What does Genesis 2:9 mean?
ESV: And out of the ground the LORD God made to spring up every tree that is pleasant to the sight and good for food. The tree of life was in the midst of the garden, and the tree of the knowledge of good and evil.
NIV: The LORD God made all kinds of trees grow out of the ground--trees that were pleasing to the eye and good for food. In the middle of the garden were the tree of life and the tree of the knowledge of good and evil.
NASB: Out of the ground the Lord God caused every tree to grow that is pleasing to the sight and good for food; the tree of life was also in the midst of the garden, and the tree of the knowledge of good and evil.
CSB: The Lord God caused to grow out of the ground every tree pleasing in appearance and good for food, including the tree of life in the middle of the garden, as well as the tree of the knowledge of good and evil.
NLT: The Lord God made all sorts of trees grow up from the ground — trees that were beautiful and that produced delicious fruit. In the middle of the garden he placed the tree of life and the tree of the knowledge of good and evil.
KJV: And out of the ground made the LORD God to grow every tree that is pleasant to the sight, and good for food; the tree of life also in the midst of the garden, and the tree of knowledge of good and evil.
NKJV: And out of the ground the Lord God made every tree grow that is pleasant to the sight and good for food. The tree of life was also in the midst of the garden, and the tree of the knowledge of good and evil.
Verse Commentary:
The previous verse described God planting a garden, somewhere to the east of the land occupied by Genesis' original readers. This region—not merely the garden itself—is referred to as "Eden." Here, that garden is described as a place where God caused to "spring up" a variety of beautiful trees bearing good fruit. According to this description, there were many different types of fruit-bearing trees in this location.

Two specific trees are mentioned by name as standing in the middle of the garden: the Tree of Life and the Tree of the Knowledge of Good and Evil. We will soon learn that God had designed these two trees with special properties. Those who ate from the Tree of Life would live forever (Genesis 3:22). The function of this tree seems to be that immortality comes from continually eating from it. God did not prohibit Adam and Eve from eating its fruit at first, and they were not rendered permanently immortal by it.

On the other hand, those who ate from the Tree of the Knowledge of Good and Evil would leave behind their blissful state of innocence. In later verses, God will forbid Adam from eating from this tree. The "knowledge" here is not necessarily intellectual, but that of experience. The fruit of this tree would not, in and of itself, impart information. However, it would cause mankind to experience both good and evil in ways not intended by God. Eating from this tree would make man aware of the existence of evil—which is opposition to God—by participating in it.

In verse 17, we will hear God instruct the man never to eat from the Tree of the Knowledge of Good and Evil. In chapter 3, we will see the man break that command with disastrous results.
Verse Context:
Genesis 2:4–9 begins to describe additional details about the creation of human beings, starting with the creation of the first man. Man is ''formed'' out of existing matter—the dust or debris of the earth—into which God breathes life. God plants the garden in Eden, and places the newly-created man there. Among the many trees in the garden are two of special significance: the Tree of Life, and the Tree of Knowledge of Good and Evil.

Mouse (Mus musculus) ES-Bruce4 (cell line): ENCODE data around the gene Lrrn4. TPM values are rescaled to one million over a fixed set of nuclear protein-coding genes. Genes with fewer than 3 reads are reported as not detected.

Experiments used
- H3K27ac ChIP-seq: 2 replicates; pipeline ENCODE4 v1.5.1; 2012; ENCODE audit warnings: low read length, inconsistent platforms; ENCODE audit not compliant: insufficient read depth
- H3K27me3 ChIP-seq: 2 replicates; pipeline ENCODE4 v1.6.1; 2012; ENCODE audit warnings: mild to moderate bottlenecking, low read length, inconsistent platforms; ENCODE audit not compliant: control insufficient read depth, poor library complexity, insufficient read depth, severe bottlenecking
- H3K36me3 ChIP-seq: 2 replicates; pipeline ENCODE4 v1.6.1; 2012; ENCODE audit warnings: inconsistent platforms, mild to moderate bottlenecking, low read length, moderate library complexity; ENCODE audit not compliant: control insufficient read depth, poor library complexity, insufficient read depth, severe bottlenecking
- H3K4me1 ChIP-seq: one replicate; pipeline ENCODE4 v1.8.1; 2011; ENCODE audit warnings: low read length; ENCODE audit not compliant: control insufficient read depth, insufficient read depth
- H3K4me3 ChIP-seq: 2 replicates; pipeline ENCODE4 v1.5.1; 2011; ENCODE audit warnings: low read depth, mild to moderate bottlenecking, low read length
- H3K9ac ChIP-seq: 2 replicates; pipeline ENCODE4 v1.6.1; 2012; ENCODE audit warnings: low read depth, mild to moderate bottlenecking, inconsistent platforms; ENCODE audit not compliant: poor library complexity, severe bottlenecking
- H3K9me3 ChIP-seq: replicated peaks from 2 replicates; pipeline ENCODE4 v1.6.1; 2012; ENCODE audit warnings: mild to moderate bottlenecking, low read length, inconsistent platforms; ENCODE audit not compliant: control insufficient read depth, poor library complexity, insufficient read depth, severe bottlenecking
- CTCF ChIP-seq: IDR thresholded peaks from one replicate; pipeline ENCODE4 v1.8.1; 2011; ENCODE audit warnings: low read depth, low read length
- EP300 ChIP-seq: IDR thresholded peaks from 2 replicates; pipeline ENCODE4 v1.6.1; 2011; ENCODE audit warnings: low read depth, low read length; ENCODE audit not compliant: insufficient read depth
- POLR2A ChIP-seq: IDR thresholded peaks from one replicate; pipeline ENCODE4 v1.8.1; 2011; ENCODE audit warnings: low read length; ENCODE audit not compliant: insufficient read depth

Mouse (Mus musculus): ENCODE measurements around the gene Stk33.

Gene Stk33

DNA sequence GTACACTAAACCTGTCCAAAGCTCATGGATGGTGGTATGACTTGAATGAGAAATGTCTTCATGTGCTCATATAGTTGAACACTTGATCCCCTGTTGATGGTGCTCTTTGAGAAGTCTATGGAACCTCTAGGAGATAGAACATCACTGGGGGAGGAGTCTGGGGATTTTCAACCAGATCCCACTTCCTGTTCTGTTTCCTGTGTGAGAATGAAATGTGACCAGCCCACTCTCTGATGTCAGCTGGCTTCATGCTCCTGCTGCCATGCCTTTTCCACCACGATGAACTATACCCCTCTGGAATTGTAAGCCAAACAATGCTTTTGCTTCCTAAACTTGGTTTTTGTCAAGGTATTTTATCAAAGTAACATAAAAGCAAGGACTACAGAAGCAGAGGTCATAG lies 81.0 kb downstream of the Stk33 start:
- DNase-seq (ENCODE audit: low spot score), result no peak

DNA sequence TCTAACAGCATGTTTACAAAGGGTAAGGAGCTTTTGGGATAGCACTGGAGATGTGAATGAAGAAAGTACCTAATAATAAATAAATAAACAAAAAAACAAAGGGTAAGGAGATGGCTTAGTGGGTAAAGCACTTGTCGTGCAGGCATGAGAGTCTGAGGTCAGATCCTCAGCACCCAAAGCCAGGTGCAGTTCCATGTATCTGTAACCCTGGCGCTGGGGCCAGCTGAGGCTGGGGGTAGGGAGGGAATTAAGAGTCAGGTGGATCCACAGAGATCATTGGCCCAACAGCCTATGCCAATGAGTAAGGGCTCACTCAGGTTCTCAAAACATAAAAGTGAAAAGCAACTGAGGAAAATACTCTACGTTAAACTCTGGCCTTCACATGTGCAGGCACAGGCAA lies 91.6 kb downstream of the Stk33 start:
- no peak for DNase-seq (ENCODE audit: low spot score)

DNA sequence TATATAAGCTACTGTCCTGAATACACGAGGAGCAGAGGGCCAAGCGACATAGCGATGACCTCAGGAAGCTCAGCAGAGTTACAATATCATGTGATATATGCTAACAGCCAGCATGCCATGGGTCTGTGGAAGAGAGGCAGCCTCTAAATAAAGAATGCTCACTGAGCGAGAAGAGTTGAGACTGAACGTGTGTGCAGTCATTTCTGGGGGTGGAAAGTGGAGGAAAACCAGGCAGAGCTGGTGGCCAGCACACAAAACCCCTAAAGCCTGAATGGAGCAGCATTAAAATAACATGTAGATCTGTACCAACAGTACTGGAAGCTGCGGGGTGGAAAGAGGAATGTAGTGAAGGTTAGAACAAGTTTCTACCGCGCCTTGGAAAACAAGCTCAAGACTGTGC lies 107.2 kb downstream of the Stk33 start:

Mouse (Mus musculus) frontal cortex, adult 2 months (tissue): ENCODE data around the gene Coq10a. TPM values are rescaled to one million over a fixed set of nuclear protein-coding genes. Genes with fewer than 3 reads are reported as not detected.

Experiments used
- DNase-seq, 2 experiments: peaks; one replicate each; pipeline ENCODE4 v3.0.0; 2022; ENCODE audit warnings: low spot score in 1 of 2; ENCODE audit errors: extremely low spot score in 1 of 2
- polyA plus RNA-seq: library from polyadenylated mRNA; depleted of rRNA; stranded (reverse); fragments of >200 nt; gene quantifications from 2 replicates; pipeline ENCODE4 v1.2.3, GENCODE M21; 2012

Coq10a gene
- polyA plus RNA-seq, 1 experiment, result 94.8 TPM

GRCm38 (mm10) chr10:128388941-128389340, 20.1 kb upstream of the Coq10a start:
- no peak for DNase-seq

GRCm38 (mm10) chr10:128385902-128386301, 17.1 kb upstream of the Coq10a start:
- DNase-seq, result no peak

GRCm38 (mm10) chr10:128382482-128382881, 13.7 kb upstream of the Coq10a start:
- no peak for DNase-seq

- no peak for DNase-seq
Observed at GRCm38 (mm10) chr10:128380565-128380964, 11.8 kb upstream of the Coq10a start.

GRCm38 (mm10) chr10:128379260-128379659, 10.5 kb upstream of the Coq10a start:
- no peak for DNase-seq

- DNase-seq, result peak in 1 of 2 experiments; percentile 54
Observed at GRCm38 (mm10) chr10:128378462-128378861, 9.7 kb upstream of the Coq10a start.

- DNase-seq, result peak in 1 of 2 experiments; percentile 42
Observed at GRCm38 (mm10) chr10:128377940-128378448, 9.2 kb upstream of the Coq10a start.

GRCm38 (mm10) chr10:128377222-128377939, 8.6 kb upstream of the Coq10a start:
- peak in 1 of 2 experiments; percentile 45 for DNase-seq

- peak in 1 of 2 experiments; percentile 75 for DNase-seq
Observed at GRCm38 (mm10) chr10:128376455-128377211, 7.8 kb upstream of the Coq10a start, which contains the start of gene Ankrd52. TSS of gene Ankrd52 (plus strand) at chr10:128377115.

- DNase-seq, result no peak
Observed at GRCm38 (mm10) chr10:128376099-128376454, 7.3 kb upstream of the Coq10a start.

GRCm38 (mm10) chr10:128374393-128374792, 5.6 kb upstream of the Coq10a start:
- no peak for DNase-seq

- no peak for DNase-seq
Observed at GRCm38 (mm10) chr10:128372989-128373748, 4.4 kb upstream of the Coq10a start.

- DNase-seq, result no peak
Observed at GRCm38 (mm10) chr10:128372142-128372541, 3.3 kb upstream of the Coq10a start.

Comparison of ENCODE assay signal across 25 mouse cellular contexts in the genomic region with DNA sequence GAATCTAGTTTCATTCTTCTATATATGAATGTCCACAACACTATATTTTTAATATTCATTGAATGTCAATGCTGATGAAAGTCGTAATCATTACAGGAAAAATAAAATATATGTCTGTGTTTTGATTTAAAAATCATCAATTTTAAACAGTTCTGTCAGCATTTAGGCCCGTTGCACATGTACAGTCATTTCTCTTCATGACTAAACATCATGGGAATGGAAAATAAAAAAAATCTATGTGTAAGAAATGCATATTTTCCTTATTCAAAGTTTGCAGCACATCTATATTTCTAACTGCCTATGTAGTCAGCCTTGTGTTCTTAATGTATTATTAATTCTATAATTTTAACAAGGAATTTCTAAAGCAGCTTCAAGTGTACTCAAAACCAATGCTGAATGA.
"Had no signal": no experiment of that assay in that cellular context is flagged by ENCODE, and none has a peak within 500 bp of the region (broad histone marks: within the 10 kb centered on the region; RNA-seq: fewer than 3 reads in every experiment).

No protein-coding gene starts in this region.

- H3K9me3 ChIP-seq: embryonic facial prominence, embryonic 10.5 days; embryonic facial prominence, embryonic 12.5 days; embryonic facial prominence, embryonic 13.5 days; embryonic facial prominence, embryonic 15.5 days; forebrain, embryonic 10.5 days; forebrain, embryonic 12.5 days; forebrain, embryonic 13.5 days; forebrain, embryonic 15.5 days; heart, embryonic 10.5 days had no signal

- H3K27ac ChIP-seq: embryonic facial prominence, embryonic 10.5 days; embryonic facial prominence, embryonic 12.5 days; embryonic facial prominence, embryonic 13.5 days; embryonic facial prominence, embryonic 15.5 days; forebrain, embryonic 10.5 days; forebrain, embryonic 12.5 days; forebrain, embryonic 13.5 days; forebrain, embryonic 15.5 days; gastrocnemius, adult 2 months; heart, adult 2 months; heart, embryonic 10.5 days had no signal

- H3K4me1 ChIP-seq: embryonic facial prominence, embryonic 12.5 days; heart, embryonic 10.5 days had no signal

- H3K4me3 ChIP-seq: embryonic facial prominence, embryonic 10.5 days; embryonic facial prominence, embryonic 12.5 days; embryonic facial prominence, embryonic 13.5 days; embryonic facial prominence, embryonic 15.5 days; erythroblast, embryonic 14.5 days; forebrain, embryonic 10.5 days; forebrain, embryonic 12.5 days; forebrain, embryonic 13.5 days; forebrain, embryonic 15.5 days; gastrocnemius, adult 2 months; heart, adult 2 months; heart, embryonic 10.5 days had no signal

Chapter Summary:
Genesis 2 begins with a description of the seventh day of creation, in which God rested from His work. Then it returns to the sixth day and describes in more detail the creation of man, the garden God placed him into, and the work God gave him to do. God recognizes that it is not good for man to be alone and makes a helper for him out of his own rib. This woman becomes Adam's companion and wife, setting the original example of God's design for marriage. The two exist in pure innocence, naked yet unashamed before sin enters into the world.
Chapter Context:
Genesis 2 concludes the description of God's week of creation and then zooms in on the creation of man, his work, his perfect environment, and the creation of woman as his helper and wife. It is our last glimpse of the world before it is ravaged by human sin and death with the disobedience of Adam and Eve in chapter 3. Where chapter 1 gave a full overview of creation, this chapter focuses more on a few specific events. These are crucial to understanding the fall of man.
Book Summary:
The book of Genesis establishes fundamental truths about God. Among these are His role as the Creator, His holiness, His hatred of sin, His love for mankind, and His willingness to provide for our redemption. We learn not only where mankind has come from, but why the world is in its present form. The book also presents the establishment of Israel, God's chosen people. Many of the principles given in other parts of Scripture depend on the basic ideas presented here in the book of Genesis. Within the framework of the Bible, Genesis explains the bare-bones history of the universe leading up to the captivity of Israel in Egypt, setting the stage for the book of Exodus.
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